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5 Ways to Speak Positively to Children

Kids cause plenty of frustrating parenting moments. And when handled negatively, they can damage kids’ self-esteem. Mighty Mommy has 5 ways parents can put a positive spin on negative situations.

By
Cheryl Butler,
July 8, 2013
Episode #238

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Tip #3: Use Loving Names and Positive Labels

Name calling is an awful way to label a person, especially a child. I was recently at a friend’s house when her 10-year-old son rushed into the house after school and his backpack knocked her grandmother’s heirloom vase off the coffee table. It shattered into a dozen little pieces and his face went from thrilled to be done with school, to sheer horror for what he had just accidentally done. I wanted to slither out of their home as quickly as possible, but was I glad I stayed. Instead of losing her self-control and calling him a name like “clumsy” or “idiot,” my friend said, “That’s OK Sweetie, it was an accident and besides, it really wasn’t one of my favorite things in the room anyway.”   You should’ve seen his face light up. It wasn’t that he was relieved that his mom wasn’t upset, it was that she didn’t belittle him (especially in front of me).

Eliminate discouraging comments like "You're so lazy," "You're always a slow poke," or "You are the reason we’re constantly late." Negative labels bring negative results, which is the opposite of what you want. Positive labels bring positive results and children see themselves as winners. Turn the discouraging label into a positive one such as “We promised Grandma we’d be at her house by 5 PM, so please have your things ready in 15 minutes or we’ll have to leave your sports gear behind.”  

See also: The Power of Positive Words

Tip #4: Be Affectionate Often

When a child hears phrases like “I love you,” or “How’s it going?” or notices that you stopped what you’re doing when she enters the room and is greeted with a loving smile, it means the world to a child. And even though they would never admit it, the same goes for teens and college aged kids too. When you display affection to your kids and other family members, you’re validating to them how important they are to you, which sends the best positive message you could ever deliver.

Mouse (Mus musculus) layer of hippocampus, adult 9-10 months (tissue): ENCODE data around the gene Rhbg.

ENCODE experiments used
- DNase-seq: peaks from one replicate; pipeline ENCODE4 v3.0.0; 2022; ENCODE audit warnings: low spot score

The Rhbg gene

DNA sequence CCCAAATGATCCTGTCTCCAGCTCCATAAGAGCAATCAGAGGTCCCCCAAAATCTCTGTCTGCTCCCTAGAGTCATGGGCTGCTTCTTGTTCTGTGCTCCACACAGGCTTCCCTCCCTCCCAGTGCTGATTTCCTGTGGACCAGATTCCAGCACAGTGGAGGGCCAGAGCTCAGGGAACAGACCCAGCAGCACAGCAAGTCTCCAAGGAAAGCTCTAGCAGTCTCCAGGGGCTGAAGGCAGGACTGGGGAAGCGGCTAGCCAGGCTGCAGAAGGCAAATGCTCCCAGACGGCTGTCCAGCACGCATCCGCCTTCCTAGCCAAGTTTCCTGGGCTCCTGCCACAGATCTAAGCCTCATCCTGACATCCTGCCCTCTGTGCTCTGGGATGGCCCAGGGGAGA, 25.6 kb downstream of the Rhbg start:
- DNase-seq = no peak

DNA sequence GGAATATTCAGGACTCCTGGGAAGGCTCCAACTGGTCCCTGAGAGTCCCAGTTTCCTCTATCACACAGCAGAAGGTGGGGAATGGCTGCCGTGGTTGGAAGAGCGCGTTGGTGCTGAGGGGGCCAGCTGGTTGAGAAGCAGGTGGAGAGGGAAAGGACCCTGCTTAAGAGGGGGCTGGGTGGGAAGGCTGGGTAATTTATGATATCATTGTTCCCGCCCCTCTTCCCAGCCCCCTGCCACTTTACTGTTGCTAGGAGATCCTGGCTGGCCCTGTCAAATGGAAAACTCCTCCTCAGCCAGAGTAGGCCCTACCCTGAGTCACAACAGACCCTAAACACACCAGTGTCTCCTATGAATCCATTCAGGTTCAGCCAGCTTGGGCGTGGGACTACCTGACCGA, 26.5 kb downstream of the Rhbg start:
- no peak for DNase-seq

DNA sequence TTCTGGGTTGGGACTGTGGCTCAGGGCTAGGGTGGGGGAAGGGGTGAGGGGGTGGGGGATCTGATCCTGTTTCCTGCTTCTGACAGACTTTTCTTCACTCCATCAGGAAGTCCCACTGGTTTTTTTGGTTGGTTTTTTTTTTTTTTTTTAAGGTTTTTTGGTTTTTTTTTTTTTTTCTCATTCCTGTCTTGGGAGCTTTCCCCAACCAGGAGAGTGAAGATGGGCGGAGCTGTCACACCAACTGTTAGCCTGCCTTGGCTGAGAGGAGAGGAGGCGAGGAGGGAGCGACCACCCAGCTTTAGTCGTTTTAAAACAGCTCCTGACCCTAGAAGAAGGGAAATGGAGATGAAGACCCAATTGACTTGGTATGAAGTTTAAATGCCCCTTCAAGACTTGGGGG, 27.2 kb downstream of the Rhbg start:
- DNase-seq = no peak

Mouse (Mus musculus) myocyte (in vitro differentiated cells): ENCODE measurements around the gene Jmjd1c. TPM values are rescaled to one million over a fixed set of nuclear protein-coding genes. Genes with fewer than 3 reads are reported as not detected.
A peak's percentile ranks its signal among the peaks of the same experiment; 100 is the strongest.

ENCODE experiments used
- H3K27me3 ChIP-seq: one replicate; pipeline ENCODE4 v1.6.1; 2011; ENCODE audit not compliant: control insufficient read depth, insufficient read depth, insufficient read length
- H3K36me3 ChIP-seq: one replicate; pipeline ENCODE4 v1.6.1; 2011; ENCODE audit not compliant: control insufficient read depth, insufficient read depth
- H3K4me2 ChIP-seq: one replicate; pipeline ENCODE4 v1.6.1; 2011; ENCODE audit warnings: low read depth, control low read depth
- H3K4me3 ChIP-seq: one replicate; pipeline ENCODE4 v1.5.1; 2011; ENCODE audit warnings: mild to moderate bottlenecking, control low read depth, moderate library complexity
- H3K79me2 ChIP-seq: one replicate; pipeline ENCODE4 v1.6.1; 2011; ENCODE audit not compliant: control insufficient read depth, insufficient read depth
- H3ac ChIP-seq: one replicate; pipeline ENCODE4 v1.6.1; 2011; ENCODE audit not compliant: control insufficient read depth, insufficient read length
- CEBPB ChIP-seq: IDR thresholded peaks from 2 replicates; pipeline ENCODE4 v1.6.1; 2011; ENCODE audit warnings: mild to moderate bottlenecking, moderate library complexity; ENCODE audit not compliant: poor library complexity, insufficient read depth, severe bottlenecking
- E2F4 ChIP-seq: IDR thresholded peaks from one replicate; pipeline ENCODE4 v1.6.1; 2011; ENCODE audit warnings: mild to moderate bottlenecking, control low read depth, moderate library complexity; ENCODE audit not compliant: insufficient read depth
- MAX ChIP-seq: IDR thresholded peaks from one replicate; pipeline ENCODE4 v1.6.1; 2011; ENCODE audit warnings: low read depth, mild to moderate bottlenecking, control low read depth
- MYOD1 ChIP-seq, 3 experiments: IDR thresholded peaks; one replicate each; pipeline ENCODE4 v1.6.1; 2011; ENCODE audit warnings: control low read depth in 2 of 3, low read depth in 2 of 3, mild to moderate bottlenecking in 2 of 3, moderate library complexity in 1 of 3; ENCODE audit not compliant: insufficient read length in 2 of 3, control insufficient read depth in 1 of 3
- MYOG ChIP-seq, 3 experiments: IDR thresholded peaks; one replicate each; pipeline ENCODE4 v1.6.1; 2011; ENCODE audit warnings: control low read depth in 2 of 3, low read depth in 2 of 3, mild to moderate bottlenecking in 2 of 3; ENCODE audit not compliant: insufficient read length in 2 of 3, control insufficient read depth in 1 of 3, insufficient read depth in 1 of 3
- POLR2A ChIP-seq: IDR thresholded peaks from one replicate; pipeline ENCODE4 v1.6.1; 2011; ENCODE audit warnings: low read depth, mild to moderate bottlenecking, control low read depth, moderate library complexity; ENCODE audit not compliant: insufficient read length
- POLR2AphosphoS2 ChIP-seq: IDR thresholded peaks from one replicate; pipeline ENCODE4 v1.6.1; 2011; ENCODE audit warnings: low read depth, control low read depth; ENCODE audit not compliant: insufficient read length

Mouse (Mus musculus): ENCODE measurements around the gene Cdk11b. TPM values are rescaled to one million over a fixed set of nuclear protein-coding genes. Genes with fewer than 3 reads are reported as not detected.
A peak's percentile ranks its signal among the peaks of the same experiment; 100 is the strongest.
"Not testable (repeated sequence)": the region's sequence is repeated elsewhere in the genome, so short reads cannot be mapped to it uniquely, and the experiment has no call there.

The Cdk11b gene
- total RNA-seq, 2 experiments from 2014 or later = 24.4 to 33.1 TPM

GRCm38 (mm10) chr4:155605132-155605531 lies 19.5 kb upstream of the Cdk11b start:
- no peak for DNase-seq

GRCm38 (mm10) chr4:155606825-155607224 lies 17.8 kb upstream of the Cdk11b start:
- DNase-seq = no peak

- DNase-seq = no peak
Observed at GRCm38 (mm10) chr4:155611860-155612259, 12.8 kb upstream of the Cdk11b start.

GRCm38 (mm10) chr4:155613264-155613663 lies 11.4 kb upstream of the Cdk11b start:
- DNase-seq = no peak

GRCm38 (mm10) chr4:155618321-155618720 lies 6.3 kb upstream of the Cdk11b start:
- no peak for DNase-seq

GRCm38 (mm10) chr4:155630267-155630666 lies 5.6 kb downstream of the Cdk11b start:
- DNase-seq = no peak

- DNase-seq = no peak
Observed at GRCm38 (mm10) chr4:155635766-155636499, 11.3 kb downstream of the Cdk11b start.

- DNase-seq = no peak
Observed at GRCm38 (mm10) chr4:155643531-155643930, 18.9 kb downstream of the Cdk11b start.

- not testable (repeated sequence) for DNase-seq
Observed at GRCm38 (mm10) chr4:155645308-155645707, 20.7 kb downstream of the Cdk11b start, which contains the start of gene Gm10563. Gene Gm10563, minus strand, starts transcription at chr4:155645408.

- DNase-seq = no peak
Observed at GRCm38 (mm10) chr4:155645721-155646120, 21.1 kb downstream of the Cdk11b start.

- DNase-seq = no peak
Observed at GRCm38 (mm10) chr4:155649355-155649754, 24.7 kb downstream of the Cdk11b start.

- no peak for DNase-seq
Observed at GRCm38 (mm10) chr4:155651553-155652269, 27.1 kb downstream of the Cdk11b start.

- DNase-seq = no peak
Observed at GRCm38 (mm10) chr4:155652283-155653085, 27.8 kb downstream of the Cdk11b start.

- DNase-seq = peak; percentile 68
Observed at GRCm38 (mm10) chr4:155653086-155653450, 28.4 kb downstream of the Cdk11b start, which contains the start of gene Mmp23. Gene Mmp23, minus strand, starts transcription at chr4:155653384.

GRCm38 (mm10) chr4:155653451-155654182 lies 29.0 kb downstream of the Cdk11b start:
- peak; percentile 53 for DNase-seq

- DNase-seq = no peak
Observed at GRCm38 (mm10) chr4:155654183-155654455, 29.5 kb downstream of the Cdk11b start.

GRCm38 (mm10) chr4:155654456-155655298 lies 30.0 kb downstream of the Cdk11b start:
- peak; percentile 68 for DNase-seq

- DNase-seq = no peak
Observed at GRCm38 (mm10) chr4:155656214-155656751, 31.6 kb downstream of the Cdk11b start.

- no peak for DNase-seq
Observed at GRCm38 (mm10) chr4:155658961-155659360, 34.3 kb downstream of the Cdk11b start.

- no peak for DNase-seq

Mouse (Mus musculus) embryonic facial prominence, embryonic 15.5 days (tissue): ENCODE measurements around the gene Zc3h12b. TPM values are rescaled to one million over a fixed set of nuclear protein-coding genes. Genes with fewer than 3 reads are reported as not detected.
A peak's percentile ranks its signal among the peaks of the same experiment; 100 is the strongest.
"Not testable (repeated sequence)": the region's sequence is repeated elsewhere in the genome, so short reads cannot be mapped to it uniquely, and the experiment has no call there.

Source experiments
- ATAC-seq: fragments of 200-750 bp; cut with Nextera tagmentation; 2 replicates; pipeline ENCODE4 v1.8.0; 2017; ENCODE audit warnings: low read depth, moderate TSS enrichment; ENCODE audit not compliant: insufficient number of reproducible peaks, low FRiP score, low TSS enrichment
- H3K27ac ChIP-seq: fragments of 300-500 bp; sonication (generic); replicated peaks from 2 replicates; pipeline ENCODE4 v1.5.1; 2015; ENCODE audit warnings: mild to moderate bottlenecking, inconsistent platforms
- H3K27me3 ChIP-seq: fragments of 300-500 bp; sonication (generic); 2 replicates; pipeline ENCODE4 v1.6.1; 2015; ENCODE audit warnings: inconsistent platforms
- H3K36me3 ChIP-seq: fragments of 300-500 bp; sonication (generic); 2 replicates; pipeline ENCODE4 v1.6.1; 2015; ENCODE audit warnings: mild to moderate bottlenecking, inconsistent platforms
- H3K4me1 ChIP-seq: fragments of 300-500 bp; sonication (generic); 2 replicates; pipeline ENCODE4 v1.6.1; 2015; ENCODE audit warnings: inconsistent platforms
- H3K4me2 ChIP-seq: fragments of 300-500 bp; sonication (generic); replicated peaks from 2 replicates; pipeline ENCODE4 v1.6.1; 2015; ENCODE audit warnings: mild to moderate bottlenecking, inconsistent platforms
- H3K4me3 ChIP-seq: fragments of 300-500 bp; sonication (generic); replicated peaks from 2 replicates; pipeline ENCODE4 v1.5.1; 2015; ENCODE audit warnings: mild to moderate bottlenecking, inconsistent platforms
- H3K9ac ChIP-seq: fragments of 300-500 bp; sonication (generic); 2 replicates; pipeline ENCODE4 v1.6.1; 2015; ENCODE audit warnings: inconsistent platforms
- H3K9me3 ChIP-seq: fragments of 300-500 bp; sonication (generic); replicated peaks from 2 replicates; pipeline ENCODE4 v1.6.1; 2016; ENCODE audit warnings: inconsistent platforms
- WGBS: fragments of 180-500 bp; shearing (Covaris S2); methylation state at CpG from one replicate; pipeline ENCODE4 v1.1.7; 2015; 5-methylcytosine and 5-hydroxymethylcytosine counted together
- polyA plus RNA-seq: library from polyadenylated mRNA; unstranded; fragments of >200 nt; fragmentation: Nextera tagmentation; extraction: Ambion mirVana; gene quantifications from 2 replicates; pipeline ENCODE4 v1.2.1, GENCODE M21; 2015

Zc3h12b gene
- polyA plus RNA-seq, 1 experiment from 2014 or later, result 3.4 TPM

See also: 7 Ways to Build Your Teen’s Self Esteem

Tip #5: Speak Positively about Your Kids in Their Presence

Often after a negative incident has taken place, we as parents want to discuss it with our spouse when he/she returns from work. If your child is in the vicinity, however, don’t get into such a conversation until you’re certain your child can’t overhear you. Discussing negative behaviors while they are within listening reach can reinforce the bad behavior as well as damage your child’s self esteem. 

Once you’ve discussed a negative incident with your child, let it go and save further discussions about the incident privately. At this point, if you don’t have anything positive to share, then say nothing at all.  

See also: 5 Ways to Change Bratty Behavior Into Positive and 4 Ways to Keep Your Family Strong

What types of positive discussion and interactions do you have with your child? Share your thoughts in the comment section or post your ideas on the Mighty Mommy Facebook page. You can also connect with me onTwitter @MightyMommy or e-mail me at mommy@quickanddirtytips.com. Visit my family-friendly boards at Pinterest.com/MightyMommyQDT

There are certainly many parenting moments that can leave you feeling frazzled but when you look for the positive, you’ll realize how many wonderful moments you really do share with your kids. Keep smiling and until next time…happy parenting!

Mother and Daughter image from Shutterstock

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